After years of horrific bullying at school and on social media, I became an ambassador for the charity that in my opinion saved my life, BeatBullying. To me, it seems many people are almost desensitized by the hate culture on the internet. There are millions of users and seemingly not enough staff at Twitter to deal with 'unimportant cases'. Even if the original tweet is deleted, it can still be seen by everyone. But I've personally seen more of a prevalent problem on Tumblr rather than Twitter. There needs to be more campaigning, laws, staff on social media, and teachers teaching children about internet safety. It’s the only way forward.
Kevin Healey, National Autism Campaigner
It can take Twitter three weeks to suspend a troll account. I’ve had to promote my petition on change.org as Twitter refuse to verify me despite trolls making impersonation accounts of me who send offensive messages in my name. I’ve reported the abuse to the police a number of times now, but Twitter state they need a US Court order to track the offender. With cases of young people committing suicide after cyber abuse, this is a serious problem and I’m currently fighting for new laws on hate crime with 104 MPs backing my EMD172 in parliament, and Phil Bennion MEP from the West Midlands has taken my campaign to Europe.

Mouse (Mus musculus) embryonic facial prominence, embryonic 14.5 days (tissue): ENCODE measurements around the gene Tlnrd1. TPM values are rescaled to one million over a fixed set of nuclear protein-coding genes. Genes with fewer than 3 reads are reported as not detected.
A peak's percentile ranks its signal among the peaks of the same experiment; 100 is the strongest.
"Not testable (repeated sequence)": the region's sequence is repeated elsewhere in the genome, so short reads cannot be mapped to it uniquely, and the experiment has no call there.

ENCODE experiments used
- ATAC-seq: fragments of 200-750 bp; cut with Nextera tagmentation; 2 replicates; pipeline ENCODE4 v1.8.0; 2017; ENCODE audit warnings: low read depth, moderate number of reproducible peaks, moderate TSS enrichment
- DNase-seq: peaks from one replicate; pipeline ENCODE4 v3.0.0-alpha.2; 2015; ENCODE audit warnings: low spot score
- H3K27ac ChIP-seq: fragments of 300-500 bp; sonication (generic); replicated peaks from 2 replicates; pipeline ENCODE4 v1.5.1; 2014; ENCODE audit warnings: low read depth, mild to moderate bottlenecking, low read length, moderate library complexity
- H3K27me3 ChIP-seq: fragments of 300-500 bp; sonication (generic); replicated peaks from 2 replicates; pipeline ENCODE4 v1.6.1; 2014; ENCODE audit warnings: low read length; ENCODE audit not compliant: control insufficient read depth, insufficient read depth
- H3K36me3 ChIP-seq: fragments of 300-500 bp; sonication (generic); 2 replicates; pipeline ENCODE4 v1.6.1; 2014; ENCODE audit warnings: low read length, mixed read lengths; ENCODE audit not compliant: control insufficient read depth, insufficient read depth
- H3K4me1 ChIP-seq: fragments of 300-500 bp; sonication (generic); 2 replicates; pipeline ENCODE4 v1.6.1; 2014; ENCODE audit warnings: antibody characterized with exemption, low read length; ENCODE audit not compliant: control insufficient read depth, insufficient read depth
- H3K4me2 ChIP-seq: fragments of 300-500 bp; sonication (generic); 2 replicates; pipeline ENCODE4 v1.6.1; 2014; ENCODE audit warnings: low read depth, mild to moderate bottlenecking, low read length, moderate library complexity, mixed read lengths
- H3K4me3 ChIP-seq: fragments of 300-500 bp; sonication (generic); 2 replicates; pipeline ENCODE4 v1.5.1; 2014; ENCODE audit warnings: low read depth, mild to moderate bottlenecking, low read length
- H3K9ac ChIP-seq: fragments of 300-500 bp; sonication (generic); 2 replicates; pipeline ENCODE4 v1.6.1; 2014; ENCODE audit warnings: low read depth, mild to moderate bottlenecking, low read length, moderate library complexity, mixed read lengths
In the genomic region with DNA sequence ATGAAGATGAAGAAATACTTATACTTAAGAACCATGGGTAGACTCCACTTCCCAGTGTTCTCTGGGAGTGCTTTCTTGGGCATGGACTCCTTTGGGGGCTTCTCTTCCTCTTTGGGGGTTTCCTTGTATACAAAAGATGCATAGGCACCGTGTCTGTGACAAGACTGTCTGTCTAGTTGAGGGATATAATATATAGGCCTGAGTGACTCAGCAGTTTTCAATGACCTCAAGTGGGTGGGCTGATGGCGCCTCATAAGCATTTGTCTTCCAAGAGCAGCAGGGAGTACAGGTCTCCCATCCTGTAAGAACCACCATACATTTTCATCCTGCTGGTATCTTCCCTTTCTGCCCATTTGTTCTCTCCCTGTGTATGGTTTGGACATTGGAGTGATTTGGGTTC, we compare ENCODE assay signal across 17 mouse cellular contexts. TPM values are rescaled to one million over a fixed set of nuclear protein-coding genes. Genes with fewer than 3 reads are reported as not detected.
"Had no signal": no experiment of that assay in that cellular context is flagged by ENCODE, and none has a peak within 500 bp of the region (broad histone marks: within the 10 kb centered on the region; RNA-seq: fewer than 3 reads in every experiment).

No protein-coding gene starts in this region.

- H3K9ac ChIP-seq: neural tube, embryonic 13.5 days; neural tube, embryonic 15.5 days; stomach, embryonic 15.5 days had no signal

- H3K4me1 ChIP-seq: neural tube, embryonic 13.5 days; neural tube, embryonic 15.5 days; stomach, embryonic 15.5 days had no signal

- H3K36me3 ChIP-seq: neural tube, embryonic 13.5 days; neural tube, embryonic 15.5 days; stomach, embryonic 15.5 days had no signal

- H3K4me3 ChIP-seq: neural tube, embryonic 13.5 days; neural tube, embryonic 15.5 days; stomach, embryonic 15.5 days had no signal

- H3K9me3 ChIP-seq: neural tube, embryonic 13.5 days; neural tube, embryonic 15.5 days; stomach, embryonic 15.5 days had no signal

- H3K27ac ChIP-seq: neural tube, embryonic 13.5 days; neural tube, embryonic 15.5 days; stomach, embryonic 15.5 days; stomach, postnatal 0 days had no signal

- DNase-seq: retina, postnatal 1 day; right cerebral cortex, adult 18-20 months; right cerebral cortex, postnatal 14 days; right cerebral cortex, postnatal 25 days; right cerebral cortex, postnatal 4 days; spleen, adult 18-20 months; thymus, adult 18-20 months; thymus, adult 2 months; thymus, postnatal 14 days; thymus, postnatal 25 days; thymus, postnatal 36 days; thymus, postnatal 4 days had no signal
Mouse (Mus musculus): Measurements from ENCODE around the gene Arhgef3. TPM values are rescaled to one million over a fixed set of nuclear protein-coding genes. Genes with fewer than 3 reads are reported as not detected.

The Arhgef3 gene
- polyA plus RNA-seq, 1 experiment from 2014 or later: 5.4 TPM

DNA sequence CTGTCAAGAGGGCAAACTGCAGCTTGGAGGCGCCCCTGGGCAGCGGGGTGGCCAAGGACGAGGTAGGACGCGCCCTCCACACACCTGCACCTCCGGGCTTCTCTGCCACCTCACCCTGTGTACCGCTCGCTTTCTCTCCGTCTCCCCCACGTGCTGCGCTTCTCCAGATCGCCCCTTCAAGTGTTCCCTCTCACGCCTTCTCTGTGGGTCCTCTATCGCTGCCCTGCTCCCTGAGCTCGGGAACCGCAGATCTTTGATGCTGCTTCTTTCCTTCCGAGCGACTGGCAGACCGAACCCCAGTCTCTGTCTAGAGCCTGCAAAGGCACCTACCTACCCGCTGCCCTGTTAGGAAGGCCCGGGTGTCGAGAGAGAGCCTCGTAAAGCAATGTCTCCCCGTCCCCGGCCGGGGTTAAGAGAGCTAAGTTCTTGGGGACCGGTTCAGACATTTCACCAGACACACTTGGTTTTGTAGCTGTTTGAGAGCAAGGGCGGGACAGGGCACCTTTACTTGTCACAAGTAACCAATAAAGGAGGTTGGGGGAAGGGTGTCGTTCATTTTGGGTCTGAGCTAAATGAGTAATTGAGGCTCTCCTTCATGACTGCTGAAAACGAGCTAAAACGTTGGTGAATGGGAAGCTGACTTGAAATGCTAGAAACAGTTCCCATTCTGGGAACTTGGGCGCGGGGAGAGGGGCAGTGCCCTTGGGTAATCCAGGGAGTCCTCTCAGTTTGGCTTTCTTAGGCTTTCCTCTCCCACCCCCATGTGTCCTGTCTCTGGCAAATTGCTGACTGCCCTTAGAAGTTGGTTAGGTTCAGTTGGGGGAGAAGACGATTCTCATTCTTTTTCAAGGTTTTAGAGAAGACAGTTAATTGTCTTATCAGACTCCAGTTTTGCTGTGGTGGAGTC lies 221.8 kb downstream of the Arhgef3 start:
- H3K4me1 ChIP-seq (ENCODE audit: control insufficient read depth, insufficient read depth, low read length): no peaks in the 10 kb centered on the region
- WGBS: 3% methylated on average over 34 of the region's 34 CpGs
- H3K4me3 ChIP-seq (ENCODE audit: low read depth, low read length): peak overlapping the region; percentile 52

Peter Bradley, Director of Services at UK bullying charity Kidscape
No one deserves to be the victim of bullying or abuse, and whilst Twitter should not just focus on high profile celebrity abuse cases and their reporting mechanisms need to be quicker and more effective, there is also a responsibility to the Twitter user to be responsible for their own safety. If you do feel you are being bullied on Twitter you should consider asking yourself why you are a member of the site in the first place and consider closing your account to protect yourself from further abuse.
Cybersmile (UK Anti bullying charity) The Cybersmile Foundation